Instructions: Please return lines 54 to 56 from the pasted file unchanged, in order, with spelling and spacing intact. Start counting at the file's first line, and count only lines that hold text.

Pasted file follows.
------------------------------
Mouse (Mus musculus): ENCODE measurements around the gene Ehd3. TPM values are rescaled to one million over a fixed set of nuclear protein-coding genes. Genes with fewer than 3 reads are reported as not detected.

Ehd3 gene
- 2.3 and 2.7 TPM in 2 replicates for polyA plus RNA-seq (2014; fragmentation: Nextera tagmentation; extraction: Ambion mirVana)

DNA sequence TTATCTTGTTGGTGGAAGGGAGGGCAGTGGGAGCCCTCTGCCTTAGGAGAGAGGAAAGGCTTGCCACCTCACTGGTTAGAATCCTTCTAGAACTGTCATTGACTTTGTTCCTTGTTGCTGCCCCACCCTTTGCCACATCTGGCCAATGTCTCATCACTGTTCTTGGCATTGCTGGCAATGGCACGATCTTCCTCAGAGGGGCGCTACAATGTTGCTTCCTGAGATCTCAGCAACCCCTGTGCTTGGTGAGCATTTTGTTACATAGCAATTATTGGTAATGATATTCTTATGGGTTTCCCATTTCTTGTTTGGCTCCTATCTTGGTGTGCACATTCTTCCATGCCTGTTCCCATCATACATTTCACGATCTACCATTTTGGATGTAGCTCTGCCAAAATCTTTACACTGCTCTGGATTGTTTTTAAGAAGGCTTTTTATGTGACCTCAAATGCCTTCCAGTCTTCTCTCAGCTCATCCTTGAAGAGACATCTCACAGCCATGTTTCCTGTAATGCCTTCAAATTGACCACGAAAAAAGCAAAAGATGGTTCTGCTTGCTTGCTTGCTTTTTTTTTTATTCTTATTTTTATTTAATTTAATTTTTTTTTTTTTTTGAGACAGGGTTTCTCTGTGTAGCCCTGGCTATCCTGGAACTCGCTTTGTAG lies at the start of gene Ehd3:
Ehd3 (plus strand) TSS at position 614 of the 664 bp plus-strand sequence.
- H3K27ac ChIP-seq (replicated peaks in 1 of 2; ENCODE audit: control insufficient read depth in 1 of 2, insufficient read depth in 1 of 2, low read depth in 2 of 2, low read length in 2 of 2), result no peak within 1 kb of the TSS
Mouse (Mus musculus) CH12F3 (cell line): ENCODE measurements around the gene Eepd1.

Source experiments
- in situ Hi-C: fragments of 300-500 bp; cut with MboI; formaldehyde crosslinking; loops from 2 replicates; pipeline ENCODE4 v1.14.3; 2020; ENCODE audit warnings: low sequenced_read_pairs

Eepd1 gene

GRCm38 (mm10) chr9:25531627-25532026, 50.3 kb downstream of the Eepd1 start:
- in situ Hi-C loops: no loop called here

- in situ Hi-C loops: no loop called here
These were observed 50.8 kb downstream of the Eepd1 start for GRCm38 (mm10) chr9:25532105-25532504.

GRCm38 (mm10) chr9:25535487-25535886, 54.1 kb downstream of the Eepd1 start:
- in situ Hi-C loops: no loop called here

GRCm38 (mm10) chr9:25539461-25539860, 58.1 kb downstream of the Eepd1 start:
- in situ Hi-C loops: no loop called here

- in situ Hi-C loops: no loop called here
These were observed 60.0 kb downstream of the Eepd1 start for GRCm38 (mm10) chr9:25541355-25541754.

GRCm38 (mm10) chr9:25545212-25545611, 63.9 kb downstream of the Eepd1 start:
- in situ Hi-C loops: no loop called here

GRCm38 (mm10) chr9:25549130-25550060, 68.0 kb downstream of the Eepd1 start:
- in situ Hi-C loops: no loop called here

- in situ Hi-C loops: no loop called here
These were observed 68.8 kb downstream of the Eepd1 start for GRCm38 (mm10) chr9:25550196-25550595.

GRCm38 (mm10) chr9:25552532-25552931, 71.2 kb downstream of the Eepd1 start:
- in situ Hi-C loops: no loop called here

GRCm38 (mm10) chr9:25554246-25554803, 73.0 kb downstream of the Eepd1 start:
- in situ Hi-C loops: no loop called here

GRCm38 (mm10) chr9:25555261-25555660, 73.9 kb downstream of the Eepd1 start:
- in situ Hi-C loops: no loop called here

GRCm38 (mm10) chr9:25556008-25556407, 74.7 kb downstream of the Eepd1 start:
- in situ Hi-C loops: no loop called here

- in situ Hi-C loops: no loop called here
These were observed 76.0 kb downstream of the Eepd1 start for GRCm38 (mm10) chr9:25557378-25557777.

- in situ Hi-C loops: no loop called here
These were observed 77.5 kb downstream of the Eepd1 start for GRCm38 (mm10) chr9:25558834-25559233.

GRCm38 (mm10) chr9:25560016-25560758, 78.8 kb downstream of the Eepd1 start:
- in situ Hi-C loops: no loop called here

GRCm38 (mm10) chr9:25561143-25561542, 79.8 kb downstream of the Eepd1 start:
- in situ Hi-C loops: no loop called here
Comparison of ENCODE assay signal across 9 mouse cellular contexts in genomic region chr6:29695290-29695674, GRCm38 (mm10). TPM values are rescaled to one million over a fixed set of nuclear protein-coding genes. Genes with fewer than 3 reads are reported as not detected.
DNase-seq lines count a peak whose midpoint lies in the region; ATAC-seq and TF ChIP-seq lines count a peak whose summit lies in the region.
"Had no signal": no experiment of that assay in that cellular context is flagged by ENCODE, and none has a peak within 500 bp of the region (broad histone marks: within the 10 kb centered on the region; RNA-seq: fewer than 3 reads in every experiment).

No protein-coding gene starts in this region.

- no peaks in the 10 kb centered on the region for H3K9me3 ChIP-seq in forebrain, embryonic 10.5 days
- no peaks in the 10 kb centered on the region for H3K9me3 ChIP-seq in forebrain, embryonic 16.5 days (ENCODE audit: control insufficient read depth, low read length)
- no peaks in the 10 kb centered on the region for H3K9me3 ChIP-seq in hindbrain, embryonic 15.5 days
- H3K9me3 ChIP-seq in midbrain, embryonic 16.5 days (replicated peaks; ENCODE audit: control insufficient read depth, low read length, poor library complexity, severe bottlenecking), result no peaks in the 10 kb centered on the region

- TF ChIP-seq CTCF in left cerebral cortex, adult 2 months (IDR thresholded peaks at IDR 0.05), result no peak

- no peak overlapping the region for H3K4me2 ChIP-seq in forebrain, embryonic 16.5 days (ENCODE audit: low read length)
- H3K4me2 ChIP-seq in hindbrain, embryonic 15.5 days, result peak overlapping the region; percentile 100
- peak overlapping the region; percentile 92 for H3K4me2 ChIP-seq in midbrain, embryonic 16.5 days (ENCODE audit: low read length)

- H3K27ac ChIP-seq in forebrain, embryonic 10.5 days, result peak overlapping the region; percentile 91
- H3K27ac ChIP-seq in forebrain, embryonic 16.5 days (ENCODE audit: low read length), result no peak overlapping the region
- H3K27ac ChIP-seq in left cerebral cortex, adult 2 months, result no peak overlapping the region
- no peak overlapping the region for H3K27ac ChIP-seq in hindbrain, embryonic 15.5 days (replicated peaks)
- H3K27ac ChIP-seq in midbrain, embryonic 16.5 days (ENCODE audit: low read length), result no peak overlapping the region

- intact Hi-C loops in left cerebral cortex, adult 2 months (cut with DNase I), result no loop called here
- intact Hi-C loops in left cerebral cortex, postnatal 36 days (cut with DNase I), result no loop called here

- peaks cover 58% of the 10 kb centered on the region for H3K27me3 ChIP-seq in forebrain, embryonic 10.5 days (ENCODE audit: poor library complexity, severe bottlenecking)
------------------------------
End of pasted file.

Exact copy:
- peak overlapping the region; percentile 92 for H3K4me2 ChIP-seq in midbrain, embryonic 16.5 days (ENCODE audit: low read length)

- H3K27ac ChIP-seq in forebrain, embryonic 10.5 days, result peak overlapping the region; percentile 91
- H3K27ac ChIP-seq in forebrain, embryonic 16.5 days (ENCODE audit: low read length), result no peak overlapping the region